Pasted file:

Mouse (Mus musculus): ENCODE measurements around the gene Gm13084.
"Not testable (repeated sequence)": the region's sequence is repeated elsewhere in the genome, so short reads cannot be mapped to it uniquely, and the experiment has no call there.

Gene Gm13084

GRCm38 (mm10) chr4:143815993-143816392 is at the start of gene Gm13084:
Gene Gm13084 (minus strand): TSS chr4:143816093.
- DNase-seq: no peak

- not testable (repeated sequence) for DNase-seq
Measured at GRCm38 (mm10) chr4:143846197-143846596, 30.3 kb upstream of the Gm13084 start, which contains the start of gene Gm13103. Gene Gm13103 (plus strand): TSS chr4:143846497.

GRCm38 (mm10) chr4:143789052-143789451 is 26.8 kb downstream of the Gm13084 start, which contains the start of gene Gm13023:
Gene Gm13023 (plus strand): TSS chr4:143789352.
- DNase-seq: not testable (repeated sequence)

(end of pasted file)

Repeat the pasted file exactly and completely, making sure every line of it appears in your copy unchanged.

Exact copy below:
Mouse (Mus musculus): ENCODE measurements around the gene Gm13084.
"Not testable (repeated sequence)": the region's sequence is repeated elsewhere in the genome, so short reads cannot be mapped to it uniquely, and the experiment has no call there.

Gene Gm13084

GRCm38 (mm10) chr4:143815993-143816392 is at the start of gene Gm13084:
Gene Gm13084 (minus strand): TSS chr4:143816093.
- DNase-seq: no peak

- not testable (repeated sequence) for DNase-seq
Measured at GRCm38 (mm10) chr4:143846197-143846596, 30.3 kb upstream of the Gm13084 start, which contains the start of gene Gm13103. Gene Gm13103 (plus strand): TSS chr4:143846497.

GRCm38 (mm10) chr4:143789052-143789451 is 26.8 kb downstream of the Gm13084 start, which contains the start of gene Gm13023:
Gene Gm13023 (plus strand): TSS chr4:143789352.
- DNase-seq: not testable (repeated sequence)